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HomeHealth ConditionsHypertensionDoes self-monitoring improve control of high blood pressure?

Does self-monitoring improve control of high blood pressure?

A large UK study compared the effectiveness of self-monitoring blood pressure with clinic monitoring for adjusting treatment to control high blood pressure.

High blood pressure is an important risk factor for cardiovascular disease. Antihypertensive drugs are used to lower blood pressure and reduce cardiovascular disease risk. However, tailoring the appropriate drug treatment for each patient can be a time-consuming and difficult process. In many cases, blood pressure cannot be optimally controlled. Usual care often involves repeated clinic visits for blood pressure measurements and adjusting the doses for antihypertensive medications.

Self-monitoring blood pressure has had mixed results in the past

Studies examining the efficacy of patients self-monitoring their blood pressure to help with treatment adjustment have had mixed results. A large study in the United Kingdom (UK) compared the effects of patients self-monitoring their blood pressure, with or without telemonitoring support, and usual clinical care in primary care practices. The results were recently reported in The Lancet.

The study included over 1000 patients from 142 primary care practices around the UK. The patients had blood pressures over 140/90 mmHg and were not well-controlled by the usual clinic readings. All patients were willing to self-monitor their blood pressure and were randomly assigned to one of three groups: self-monitoring, self-monitoring with telemonitoring, or usual care (control group).

Assessing effects on blood pressure in three different groups

The two self-monitoring groups were taught how to use an electronic blood pressure reader and were asked to record their blood pressure twice each morning and evening for the first week of every month.

Those in the self-monitoring only group sent a paper record of the readings to their general practitioner by mail. They were given simple training about blood pressure readings and asked to visit their clinic if the readings were very high or very low.

Those in the telemonitoring group sent their readings via an SMS text-based service. This service included alerts prompting patients to send readings and asking them to attend clinic if they reported very high, very low or above target readings. They sent readings to a web-based interface for review by primary care physicians. A graphical display of the blood-pressure readings highlighted very high or very low readings and calculated mean blood pressure for the week.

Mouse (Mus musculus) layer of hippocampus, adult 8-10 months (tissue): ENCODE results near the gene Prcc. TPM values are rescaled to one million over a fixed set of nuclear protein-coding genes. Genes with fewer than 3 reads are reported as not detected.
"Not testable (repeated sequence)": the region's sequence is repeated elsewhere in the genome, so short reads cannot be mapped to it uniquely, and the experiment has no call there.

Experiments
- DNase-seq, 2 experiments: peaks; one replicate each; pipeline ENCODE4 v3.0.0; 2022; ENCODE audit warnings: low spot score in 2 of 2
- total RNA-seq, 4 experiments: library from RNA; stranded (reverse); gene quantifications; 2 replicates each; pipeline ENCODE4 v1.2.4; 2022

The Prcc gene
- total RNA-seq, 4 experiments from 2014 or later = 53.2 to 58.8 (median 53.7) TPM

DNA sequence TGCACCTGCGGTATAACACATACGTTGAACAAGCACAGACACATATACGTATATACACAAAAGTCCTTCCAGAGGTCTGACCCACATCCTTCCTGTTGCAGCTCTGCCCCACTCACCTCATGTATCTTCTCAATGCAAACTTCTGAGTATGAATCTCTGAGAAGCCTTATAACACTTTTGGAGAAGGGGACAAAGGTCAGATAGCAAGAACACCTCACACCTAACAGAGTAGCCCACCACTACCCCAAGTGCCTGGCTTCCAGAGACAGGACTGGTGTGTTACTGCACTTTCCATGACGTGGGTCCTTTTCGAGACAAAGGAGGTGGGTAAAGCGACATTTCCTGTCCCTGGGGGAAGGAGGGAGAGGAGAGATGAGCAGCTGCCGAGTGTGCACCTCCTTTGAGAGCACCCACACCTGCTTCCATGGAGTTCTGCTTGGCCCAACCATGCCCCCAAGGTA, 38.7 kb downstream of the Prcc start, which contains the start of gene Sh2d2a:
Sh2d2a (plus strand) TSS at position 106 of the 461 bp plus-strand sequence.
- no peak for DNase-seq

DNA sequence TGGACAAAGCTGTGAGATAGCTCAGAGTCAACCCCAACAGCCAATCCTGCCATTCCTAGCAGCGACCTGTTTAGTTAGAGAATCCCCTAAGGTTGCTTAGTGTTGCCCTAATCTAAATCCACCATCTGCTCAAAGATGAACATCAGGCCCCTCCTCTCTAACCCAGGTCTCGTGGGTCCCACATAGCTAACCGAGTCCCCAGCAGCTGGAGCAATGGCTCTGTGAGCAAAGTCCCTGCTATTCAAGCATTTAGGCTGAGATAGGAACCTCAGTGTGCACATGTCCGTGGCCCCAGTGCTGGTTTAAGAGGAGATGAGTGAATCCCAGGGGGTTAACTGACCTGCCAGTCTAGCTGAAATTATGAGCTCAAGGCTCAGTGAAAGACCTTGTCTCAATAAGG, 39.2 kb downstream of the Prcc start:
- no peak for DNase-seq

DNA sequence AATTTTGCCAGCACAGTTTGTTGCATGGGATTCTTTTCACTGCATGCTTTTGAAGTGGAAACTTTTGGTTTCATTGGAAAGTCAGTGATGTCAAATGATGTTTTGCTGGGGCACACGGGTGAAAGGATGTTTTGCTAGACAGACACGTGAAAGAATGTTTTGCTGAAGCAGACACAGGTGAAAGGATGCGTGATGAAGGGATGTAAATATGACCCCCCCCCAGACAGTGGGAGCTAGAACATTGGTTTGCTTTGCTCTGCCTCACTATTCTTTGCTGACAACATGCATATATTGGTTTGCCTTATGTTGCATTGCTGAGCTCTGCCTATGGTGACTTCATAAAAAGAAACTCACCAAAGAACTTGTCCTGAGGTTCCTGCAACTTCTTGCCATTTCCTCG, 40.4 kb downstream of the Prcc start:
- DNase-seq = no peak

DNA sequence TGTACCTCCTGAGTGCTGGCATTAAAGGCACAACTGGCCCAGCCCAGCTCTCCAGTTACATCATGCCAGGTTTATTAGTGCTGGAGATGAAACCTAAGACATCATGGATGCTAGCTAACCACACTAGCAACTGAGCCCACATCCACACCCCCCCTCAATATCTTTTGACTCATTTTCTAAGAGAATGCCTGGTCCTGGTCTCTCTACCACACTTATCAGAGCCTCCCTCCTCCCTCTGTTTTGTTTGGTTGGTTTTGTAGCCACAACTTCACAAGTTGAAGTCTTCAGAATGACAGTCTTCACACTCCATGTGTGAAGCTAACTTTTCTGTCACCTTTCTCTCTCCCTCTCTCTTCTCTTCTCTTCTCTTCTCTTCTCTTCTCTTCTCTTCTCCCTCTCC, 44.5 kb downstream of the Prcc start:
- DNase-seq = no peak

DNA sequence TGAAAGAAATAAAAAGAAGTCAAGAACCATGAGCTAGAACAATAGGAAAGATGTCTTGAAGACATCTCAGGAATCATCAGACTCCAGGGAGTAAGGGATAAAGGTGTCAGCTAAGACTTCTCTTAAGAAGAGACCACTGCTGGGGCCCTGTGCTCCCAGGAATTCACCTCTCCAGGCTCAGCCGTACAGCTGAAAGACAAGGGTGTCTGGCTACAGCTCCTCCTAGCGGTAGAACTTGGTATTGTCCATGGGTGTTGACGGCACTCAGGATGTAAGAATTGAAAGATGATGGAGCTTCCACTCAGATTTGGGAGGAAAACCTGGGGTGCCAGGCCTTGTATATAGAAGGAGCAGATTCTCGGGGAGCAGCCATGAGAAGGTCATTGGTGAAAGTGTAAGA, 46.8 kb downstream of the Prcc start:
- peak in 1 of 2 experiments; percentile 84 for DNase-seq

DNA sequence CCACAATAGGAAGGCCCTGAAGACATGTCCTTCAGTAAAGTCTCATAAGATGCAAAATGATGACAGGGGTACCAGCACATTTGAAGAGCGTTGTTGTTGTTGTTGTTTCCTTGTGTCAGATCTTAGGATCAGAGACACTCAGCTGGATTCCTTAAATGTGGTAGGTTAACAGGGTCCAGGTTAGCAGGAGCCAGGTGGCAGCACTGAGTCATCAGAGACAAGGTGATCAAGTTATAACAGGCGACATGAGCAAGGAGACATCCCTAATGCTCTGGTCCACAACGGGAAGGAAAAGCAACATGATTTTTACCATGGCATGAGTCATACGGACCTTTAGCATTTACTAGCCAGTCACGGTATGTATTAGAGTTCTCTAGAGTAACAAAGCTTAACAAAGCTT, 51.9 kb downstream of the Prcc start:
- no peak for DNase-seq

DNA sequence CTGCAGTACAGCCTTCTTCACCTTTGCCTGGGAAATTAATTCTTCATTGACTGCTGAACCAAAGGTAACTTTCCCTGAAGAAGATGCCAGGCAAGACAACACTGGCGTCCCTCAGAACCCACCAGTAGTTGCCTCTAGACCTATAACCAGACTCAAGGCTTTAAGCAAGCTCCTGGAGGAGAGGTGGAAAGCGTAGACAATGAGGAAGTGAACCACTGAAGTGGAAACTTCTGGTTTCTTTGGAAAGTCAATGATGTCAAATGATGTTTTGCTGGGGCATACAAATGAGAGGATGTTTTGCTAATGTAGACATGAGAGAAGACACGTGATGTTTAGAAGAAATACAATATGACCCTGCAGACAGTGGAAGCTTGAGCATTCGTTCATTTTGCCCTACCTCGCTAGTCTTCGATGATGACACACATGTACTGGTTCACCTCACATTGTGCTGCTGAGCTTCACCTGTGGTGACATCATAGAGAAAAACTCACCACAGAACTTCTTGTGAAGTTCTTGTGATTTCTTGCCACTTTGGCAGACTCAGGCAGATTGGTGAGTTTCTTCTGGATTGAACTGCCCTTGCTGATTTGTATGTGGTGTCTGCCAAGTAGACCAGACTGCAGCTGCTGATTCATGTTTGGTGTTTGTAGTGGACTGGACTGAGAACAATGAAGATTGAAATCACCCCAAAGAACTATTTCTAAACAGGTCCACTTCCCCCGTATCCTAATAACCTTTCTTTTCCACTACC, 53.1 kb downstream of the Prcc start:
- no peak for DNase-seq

Patients in the usual care group attended the clinic for blood pressure readings as requested by their general practitioner. The physicians reviewed the two self-monitoring groups readings on a monthly basis and usual care patients as often as they wished. The physicians were free to adjust antihypertensive medications in all three groups at their own discretion, guided by blood pressure readings. The research group reviewed all patients at 6 months and 12 months to compare the blood pressures achieved in each group.

Blood pressure was lower in both self-monitoring groups

After 12 months, the blood pressure was significantly lower in both self-monitoring groups compared with usual care. At that time, there was no significant difference in blood pressure between self-monitoring alone and self-monitoring with telemonitoring groups. However, the blood pressure in the telemonitoring group became lower more quickly (by the 6-month check) than in the self-monitoring alone group.

The researchers concluded that self-monitoring, with or without telemonitoring, when used by primary care physicians to adjust antihypertensive treatment, led to a significantly lower blood pressure than adjustment guided by clinic measurements alone.

It is estimated that around 30% of hypertensive patients in the UK and elsewhere already use blood pressure self-monitoring. Self-monitoring could become a useful tool for improving hypertension management in the primary care setting.

Written by Julie McShane, Medical Writer

Reference: McManus RJ, Mant J, Franssen M, et al. Efficacy of self-monitored blood pressure, with or without telemonitoring, for titration of antihypertensive medication (TASMINH4): an unmasked randomized controlled trial. Lancet 2018;391:949-59.doi:10.1016/S0140-6736(18)30309-X

Julie Mcshane MA MB BS
Julie Mcshane MA MB BS
Julie studied medicine at the Universities of Cambridge and London, UK. Whilst in medical practice, she developed an interest in medical writing and moved to a career in medical communications. She worked with companies in London and Hong Kong on a wide variety of medical education projects. Originally from Ireland, Julie is now based in Dublin, where she is a freelance medical writer. She enjoys contributing to the Medical News Bulletin to help provide a source of accurate and clear information about the latest developments in medical research.
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